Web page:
Having posted the web link on the 60s, I took a walk to the post office, during which I listened to some of my eclectic collection of music including David Bowie, Emerson Lake and Palmer (or - wait - was that a legal firm?), Chris Botti, Diana Krall, Kings of Leon, Donald Fagen, and the incredible Miles Davis. In 1959 Davis brought his sextet including John Coltrane and Cannonball Adderly together to record "Kind of Blue", reportedly the all-time top selling jazz album, recognized in 2009 by the US House of Representatives on a resolution honoring it as a national treasure.
I missed all that, unfortunately, and maybe you did, too. I was busy listening - then - to music I don't listen to today (which also includes, by the way, country and most classical), when the tonal quality and sophistication of Miles Davis was available pretty much my whole life. Yes, he was a unique, once-drug-addled character who was known to perform with his back to the audience, but the man could play a horn.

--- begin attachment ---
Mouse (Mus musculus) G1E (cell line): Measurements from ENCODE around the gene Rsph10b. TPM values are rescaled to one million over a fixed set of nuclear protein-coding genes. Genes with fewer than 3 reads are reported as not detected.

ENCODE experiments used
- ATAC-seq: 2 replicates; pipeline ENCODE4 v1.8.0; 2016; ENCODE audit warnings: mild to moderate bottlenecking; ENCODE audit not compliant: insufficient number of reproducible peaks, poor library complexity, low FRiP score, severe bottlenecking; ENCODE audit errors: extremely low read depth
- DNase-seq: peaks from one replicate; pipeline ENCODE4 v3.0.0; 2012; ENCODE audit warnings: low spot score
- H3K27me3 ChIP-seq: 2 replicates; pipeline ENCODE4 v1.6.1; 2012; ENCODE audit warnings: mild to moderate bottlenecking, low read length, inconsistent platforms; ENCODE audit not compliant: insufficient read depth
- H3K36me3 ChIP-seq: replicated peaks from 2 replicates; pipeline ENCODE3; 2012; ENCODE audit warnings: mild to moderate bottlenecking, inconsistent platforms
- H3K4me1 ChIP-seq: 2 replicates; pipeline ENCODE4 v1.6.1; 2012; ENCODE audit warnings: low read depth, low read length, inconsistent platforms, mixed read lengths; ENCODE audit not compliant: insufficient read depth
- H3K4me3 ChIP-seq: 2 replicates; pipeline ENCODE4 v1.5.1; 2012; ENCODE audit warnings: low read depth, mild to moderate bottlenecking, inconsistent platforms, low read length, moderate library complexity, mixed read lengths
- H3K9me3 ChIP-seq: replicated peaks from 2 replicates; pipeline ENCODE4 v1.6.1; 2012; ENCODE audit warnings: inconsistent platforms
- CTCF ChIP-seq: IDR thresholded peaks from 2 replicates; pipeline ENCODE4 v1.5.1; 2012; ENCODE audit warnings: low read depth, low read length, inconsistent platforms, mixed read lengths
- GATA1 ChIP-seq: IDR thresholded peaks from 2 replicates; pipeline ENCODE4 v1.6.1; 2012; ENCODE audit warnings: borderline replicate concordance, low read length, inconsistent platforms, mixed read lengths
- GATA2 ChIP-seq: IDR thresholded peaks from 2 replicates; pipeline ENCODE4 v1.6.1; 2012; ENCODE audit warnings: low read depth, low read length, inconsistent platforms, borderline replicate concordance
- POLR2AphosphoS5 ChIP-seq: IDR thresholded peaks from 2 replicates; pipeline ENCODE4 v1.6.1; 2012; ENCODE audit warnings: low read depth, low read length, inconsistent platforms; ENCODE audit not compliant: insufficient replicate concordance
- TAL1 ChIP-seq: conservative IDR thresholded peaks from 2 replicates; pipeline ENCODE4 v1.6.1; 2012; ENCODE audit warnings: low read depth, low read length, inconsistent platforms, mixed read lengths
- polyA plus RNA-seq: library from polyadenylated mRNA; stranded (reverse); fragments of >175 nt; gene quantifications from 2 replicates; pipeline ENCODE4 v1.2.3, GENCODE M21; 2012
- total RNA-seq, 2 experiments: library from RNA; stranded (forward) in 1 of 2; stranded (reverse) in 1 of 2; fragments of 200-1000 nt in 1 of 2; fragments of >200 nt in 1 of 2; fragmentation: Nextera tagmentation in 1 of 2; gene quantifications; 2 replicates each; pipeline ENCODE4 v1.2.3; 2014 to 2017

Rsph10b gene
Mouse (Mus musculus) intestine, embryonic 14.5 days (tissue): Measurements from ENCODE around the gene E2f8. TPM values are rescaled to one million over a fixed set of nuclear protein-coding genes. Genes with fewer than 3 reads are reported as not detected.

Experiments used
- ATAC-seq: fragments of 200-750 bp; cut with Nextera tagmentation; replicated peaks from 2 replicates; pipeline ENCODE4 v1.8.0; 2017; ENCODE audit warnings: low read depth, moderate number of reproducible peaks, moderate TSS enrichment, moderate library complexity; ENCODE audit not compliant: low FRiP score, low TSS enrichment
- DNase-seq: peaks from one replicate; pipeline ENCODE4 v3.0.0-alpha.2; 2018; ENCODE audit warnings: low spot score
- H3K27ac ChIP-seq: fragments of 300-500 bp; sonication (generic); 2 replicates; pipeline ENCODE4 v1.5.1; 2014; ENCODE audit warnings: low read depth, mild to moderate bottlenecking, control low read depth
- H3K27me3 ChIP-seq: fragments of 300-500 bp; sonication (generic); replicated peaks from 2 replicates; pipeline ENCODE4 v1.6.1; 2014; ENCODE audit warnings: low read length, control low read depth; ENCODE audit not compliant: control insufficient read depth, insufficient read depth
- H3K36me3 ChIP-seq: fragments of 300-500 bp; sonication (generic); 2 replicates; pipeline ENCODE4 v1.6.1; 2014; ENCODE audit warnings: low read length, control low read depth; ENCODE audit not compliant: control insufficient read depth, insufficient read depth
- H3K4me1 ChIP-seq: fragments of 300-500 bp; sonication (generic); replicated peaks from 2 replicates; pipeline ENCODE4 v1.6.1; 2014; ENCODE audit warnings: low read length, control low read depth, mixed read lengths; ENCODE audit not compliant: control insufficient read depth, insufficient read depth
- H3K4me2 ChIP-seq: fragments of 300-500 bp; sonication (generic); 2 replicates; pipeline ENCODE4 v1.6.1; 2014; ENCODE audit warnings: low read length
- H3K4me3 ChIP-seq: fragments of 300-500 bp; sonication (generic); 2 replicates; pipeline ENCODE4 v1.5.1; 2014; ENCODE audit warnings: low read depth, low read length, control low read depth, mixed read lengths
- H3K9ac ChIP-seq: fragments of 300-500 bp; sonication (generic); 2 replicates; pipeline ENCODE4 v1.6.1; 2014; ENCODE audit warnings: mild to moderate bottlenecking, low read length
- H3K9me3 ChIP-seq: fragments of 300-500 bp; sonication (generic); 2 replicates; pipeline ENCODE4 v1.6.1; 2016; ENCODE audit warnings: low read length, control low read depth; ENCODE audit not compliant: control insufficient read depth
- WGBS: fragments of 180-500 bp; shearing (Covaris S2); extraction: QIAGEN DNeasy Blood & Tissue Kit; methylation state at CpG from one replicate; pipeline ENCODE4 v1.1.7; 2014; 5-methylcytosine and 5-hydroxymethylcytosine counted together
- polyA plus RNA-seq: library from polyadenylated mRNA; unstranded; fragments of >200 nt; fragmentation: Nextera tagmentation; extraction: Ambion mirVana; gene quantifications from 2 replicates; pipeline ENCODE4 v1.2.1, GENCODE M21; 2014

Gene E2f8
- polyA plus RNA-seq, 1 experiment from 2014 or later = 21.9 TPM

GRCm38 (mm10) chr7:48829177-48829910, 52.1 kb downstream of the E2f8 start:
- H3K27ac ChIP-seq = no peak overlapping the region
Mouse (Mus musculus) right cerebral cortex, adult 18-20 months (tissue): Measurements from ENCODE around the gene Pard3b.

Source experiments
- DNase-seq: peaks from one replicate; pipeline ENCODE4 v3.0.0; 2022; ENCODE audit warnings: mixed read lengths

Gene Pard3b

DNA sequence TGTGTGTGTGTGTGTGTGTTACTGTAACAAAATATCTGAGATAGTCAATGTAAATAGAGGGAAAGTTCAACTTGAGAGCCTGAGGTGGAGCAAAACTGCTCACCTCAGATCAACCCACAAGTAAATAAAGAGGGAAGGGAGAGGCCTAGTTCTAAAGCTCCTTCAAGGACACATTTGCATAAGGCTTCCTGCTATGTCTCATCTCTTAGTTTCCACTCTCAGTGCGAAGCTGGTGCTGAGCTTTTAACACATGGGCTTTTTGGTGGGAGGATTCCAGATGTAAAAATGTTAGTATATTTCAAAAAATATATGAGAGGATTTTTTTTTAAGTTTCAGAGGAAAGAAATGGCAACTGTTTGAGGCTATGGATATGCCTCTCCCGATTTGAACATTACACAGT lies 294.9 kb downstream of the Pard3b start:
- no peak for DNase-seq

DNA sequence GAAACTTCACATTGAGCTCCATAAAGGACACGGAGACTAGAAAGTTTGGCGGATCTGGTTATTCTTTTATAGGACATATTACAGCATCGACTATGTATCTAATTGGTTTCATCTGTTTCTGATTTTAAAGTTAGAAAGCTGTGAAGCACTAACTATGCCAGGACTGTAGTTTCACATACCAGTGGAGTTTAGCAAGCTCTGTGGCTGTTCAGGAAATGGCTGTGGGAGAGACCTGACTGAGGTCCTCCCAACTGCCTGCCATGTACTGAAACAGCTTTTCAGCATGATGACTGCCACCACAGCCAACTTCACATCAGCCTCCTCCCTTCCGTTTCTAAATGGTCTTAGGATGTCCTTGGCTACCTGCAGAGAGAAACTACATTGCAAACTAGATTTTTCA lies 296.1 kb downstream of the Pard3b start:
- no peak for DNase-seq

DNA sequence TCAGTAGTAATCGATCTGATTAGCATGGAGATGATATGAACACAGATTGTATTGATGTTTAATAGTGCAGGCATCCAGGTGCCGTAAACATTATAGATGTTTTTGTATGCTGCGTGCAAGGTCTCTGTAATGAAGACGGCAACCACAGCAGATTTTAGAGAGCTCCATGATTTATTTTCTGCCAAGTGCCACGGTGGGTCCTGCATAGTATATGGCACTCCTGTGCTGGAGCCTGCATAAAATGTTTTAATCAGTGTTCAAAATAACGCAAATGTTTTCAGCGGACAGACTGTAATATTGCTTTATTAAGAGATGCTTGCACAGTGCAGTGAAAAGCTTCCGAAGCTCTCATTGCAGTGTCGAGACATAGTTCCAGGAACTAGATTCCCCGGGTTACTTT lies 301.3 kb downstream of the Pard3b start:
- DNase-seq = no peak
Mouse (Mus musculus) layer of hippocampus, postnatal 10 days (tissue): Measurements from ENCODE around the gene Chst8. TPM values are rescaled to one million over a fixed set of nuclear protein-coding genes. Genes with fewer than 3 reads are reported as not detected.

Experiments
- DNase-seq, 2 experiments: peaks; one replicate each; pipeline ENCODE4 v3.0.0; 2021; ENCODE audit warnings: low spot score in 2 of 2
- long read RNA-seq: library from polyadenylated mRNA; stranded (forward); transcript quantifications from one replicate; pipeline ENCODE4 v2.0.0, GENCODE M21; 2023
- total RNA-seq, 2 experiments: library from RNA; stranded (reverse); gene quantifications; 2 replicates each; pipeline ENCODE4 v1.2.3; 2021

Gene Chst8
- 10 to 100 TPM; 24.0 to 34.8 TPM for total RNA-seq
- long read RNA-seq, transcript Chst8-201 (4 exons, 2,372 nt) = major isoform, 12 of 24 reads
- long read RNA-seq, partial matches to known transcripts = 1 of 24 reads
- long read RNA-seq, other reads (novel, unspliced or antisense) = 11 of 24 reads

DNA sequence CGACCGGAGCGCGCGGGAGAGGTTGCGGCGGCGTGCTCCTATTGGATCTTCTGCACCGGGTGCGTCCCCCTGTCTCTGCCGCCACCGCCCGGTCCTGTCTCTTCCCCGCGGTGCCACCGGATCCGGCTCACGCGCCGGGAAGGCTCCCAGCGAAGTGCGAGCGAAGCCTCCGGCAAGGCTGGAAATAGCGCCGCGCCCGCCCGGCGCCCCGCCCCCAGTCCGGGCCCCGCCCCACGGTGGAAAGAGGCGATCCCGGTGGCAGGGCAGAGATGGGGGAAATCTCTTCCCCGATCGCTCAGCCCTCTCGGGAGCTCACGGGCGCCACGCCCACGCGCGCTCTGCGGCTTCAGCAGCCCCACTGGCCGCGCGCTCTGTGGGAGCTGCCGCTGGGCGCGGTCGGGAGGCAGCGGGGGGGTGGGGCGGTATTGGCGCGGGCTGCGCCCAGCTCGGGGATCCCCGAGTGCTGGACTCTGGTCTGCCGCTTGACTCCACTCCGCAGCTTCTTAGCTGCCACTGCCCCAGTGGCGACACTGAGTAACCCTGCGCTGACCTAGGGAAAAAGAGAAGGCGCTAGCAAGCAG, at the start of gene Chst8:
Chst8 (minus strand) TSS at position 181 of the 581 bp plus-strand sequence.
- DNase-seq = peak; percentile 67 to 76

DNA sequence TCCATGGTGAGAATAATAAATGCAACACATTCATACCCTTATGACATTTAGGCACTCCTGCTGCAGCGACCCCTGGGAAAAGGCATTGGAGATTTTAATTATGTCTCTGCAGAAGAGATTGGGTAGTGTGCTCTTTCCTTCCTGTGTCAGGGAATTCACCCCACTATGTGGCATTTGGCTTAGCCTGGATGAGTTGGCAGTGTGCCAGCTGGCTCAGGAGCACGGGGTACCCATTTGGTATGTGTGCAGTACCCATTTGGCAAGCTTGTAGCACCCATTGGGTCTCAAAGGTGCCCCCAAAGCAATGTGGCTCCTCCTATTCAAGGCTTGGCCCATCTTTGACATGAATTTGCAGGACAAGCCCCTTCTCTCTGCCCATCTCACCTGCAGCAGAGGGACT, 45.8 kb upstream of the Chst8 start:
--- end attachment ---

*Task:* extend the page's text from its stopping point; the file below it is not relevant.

Last weekend I had the great pleasure of listening to my grandson's high school jazz band playing music by Duke Ellington, Bobby Darin, Count Basie, Benny Goodman, Glenn Miller and others. Bryan is heading to Luther College this fall for a career in vocal music. On Sunday he pulled together his barbershop quartet to perform at his graduation party, and now I know barbershop is not dead. Whoaaa!! Music of the 40s? Barbershop? Didn't we perform some of that while at NKHS? That's going to mean another blog posting sometime.